Some homebuilders believe that they are not likely to be targets of the rip off people because they have modest incomes and small budgets to spend. Let me correct this misunderstanding now. Many rip off people know that if they came out with a $450,000 kit for the uber-wealthy, that if they didn’t deliver, the wealthy have lawyers on retainer, and will use them. Conversely they know lifting $4,500 from 100 times as many people requires more work, but most people with this kind of budget have never hired a lawyer in their life, and will walk away from that size loss, and in most cases, will not even mention it to anyone else because they feel stupid for getting taken. If you think I am wrong about this, let me point out that Jim Bedee is still alive. Look up ‘Dream wings” and learn about this tactic. I was with Steve Rahm at the Dream wings presentation at SnF 1995, and Steve politely pointed out that the claimed stall speeds, g-loadings and Va speeds mathematically could not work, and he asked which one of the three numbers wasn’t right. Answer: Physics didn’t apply to their plane. The journalists present like the answer and called the design ‘ground breaking’. I guess that is the correct description for any plane that physics doesn’t apply to. This stuff is in high gear at Oshkosh. A few years ago, a new S-LSA amphibious aircraft from Europe shows up. I was in the booth next to them. Plane arrives on trailer the day before the show; At the press conference I watch 20 journalists be told that it ‘flies great, flew in without problem, flight testing going great’. Gus Warren looks at it from 40 feet away and says, ‘That’s funny, it has no N-numbers”. Neither did it have an airworthiness cert. If you knew anything about aircraft building it was easy to see that it had no brake lines and many other details. But they did have shiny paint and salesmen, and this was all it took to fool journalists, who had never built a single aircraft part with their own hand that had ever flown. Offering these warnings is of little effect, because people rarely heed them, and the backlash is that I am often painted as a malcontent for doing so. The industry doesn’t like people that can’t ” go along to get along” and keep their mouth shut, and for the most part, neither do the majority of homebuilders who want to believe that physics defying airplanes exist simply because they want one.-ww.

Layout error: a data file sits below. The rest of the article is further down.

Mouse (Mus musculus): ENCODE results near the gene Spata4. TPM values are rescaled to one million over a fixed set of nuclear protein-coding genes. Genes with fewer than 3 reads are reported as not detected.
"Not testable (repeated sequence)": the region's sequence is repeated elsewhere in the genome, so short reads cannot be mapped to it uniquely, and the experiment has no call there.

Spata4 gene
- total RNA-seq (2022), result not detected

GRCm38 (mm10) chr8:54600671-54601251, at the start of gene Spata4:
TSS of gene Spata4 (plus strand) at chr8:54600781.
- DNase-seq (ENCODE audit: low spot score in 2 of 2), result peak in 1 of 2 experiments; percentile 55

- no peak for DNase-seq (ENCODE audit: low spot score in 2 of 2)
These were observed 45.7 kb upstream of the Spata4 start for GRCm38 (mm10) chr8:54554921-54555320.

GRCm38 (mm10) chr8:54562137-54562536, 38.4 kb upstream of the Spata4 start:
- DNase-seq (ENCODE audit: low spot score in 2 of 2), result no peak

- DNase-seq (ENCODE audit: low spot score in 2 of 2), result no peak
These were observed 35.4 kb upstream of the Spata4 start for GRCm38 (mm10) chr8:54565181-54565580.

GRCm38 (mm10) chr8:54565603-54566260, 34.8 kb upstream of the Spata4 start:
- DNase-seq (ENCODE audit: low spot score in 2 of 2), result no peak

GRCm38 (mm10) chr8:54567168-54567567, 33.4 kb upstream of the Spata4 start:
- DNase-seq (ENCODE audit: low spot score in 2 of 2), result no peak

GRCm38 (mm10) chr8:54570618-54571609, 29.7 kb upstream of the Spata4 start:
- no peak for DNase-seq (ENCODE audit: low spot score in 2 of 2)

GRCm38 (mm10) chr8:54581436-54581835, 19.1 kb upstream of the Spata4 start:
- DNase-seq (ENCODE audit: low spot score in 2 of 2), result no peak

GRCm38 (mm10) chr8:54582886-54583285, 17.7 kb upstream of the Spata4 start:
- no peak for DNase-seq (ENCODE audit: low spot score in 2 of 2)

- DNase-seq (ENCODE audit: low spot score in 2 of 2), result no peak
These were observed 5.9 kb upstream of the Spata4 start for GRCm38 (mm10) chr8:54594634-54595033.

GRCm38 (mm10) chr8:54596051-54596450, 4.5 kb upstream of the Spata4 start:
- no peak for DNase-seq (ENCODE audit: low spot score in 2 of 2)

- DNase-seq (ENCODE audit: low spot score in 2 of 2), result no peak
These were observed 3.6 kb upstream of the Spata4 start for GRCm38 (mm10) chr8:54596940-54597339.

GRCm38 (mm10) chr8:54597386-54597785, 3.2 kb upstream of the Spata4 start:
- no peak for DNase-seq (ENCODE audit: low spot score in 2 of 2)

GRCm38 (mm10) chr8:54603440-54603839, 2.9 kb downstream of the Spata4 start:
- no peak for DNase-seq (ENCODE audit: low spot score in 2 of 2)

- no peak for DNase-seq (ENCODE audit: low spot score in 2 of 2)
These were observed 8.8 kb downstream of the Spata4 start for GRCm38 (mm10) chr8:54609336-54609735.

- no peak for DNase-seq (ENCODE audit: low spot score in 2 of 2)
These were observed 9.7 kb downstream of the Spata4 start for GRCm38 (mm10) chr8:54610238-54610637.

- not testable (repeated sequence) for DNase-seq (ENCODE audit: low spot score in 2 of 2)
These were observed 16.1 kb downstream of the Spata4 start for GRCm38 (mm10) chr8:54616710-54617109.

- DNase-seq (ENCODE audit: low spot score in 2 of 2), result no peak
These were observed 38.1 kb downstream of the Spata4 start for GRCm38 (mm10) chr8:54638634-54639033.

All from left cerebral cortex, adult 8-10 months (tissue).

International Aviator Tom Graziano writes:
“William, I’ve had more than one salesman try tell me their welding is done by an “FAA certified welder”. The look on their face when I informed them that no such animal exists was priceless I’ve also had several pilots and A&Ps (who should know better) try to tell me about “FAA certified welders”….I politely spell it out for them – A W S Tom”